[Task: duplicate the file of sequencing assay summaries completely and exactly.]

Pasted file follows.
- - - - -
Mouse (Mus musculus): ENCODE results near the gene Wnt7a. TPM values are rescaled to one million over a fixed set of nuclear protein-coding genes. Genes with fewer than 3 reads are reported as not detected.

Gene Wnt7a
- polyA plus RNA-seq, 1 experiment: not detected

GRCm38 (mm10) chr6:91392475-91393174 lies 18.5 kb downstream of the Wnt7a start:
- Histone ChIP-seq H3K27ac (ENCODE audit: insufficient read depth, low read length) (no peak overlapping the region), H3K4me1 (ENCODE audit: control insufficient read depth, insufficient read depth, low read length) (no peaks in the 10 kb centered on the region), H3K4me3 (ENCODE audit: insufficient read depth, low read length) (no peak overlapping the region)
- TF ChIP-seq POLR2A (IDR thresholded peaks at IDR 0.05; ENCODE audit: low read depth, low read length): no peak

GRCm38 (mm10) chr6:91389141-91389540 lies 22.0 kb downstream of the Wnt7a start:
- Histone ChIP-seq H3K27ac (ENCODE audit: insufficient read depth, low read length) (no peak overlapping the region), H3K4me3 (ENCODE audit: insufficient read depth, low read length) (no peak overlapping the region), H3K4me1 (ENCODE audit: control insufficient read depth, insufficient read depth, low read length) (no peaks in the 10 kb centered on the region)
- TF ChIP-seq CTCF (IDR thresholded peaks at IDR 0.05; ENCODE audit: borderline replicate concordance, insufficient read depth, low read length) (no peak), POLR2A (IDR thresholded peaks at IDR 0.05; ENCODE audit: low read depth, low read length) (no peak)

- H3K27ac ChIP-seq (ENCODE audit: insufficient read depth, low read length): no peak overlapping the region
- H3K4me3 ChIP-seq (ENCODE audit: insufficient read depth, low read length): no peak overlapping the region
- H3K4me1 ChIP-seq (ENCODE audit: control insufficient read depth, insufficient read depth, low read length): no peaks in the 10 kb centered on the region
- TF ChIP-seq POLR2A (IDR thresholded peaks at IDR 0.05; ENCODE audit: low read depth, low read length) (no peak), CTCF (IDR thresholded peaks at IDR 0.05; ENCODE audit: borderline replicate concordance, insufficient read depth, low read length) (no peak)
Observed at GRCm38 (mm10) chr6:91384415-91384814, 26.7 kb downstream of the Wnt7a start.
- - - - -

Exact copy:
Mouse (Mus musculus): ENCODE results near the gene Wnt7a. TPM values are rescaled to one million over a fixed set of nuclear protein-coding genes. Genes with fewer than 3 reads are reported as not detected.

Gene Wnt7a
- polyA plus RNA-seq, 1 experiment: not detected

GRCm38 (mm10) chr6:91392475-91393174 lies 18.5 kb downstream of the Wnt7a start:
- Histone ChIP-seq H3K27ac (ENCODE audit: insufficient read depth, low read length) (no peak overlapping the region), H3K4me1 (ENCODE audit: control insufficient read depth, insufficient read depth, low read length) (no peaks in the 10 kb centered on the region), H3K4me3 (ENCODE audit: insufficient read depth, low read length) (no peak overlapping the region)
- TF ChIP-seq POLR2A (IDR thresholded peaks at IDR 0.05; ENCODE audit: low read depth, low read length): no peak

GRCm38 (mm10) chr6:91389141-91389540 lies 22.0 kb downstream of the Wnt7a start:
- Histone ChIP-seq H3K27ac (ENCODE audit: insufficient read depth, low read length) (no peak overlapping the region), H3K4me3 (ENCODE audit: insufficient read depth, low read length) (no peak overlapping the region), H3K4me1 (ENCODE audit: control insufficient read depth, insufficient read depth, low read length) (no peaks in the 10 kb centered on the region)
- TF ChIP-seq CTCF (IDR thresholded peaks at IDR 0.05; ENCODE audit: borderline replicate concordance, insufficient read depth, low read length) (no peak), POLR2A (IDR thresholded peaks at IDR 0.05; ENCODE audit: low read depth, low read length) (no peak)

- H3K27ac ChIP-seq (ENCODE audit: insufficient read depth, low read length): no peak overlapping the region
- H3K4me3 ChIP-seq (ENCODE audit: insufficient read depth, low read length): no peak overlapping the region
- H3K4me1 ChIP-seq (ENCODE audit: control insufficient read depth, insufficient read depth, low read length): no peaks in the 10 kb centered on the region
- TF ChIP-seq POLR2A (IDR thresholded peaks at IDR 0.05; ENCODE audit: low read depth, low read length) (no peak), CTCF (IDR thresholded peaks at IDR 0.05; ENCODE audit: borderline replicate concordance, insufficient read depth, low read length) (no peak)
Observed at GRCm38 (mm10) chr6:91384415-91384814, 26.7 kb downstream of the Wnt7a start.